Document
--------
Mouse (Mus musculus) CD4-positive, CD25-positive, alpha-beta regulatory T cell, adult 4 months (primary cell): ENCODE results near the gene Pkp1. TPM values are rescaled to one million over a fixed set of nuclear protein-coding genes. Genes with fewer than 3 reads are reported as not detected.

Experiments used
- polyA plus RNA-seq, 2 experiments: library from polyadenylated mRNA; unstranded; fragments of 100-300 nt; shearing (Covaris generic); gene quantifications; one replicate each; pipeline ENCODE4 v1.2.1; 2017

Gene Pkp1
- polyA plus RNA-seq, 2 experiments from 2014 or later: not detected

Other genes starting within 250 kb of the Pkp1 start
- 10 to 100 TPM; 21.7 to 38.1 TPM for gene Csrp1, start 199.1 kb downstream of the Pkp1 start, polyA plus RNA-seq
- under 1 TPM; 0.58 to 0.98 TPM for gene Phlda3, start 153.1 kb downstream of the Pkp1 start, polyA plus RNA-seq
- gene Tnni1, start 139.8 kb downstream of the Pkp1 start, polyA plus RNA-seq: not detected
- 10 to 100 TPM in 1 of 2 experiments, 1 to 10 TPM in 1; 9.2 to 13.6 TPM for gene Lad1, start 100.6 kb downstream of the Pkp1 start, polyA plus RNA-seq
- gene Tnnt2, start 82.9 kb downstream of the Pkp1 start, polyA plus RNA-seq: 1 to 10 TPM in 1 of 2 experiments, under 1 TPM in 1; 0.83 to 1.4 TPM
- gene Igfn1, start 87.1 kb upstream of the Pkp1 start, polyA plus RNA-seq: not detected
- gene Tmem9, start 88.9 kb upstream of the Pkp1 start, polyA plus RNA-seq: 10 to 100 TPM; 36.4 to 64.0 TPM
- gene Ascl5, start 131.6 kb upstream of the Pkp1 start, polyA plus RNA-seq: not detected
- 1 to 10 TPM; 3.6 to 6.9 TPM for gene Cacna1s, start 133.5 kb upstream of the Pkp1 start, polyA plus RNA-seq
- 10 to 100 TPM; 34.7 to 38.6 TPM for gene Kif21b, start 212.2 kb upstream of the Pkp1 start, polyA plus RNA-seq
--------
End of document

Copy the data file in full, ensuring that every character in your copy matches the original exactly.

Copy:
Mouse (Mus musculus) CD4-positive, CD25-positive, alpha-beta regulatory T cell, adult 4 months (primary cell): ENCODE results near the gene Pkp1. TPM values are rescaled to one million over a fixed set of nuclear protein-coding genes. Genes with fewer than 3 reads are reported as not detected.

Experiments used
- polyA plus RNA-seq, 2 experiments: library from polyadenylated mRNA; unstranded; fragments of 100-300 nt; shearing (Covaris generic); gene quantifications; one replicate each; pipeline ENCODE4 v1.2.1; 2017

Gene Pkp1
- polyA plus RNA-seq, 2 experiments from 2014 or later: not detected

Other genes starting within 250 kb of the Pkp1 start
- 10 to 100 TPM; 21.7 to 38.1 TPM for gene Csrp1, start 199.1 kb downstream of the Pkp1 start, polyA plus RNA-seq
- under 1 TPM; 0.58 to 0.98 TPM for gene Phlda3, start 153.1 kb downstream of the Pkp1 start, polyA plus RNA-seq
- gene Tnni1, start 139.8 kb downstream of the Pkp1 start, polyA plus RNA-seq: not detected
- 10 to 100 TPM in 1 of 2 experiments, 1 to 10 TPM in 1; 9.2 to 13.6 TPM for gene Lad1, start 100.6 kb downstream of the Pkp1 start, polyA plus RNA-seq
- gene Tnnt2, start 82.9 kb downstream of the Pkp1 start, polyA plus RNA-seq: 1 to 10 TPM in 1 of 2 experiments, under 1 TPM in 1; 0.83 to 1.4 TPM
- gene Igfn1, start 87.1 kb upstream of the Pkp1 start, polyA plus RNA-seq: not detected
- gene Tmem9, start 88.9 kb upstream of the Pkp1 start, polyA plus RNA-seq: 10 to 100 TPM; 36.4 to 64.0 TPM
- gene Ascl5, start 131.6 kb upstream of the Pkp1 start, polyA plus RNA-seq: not detected
- 1 to 10 TPM; 3.6 to 6.9 TPM for gene Cacna1s, start 133.5 kb upstream of the Pkp1 start, polyA plus RNA-seq
- 10 to 100 TPM; 34.7 to 38.6 TPM for gene Kif21b, start 212.2 kb upstream of the Pkp1 start, polyA plus RNA-seq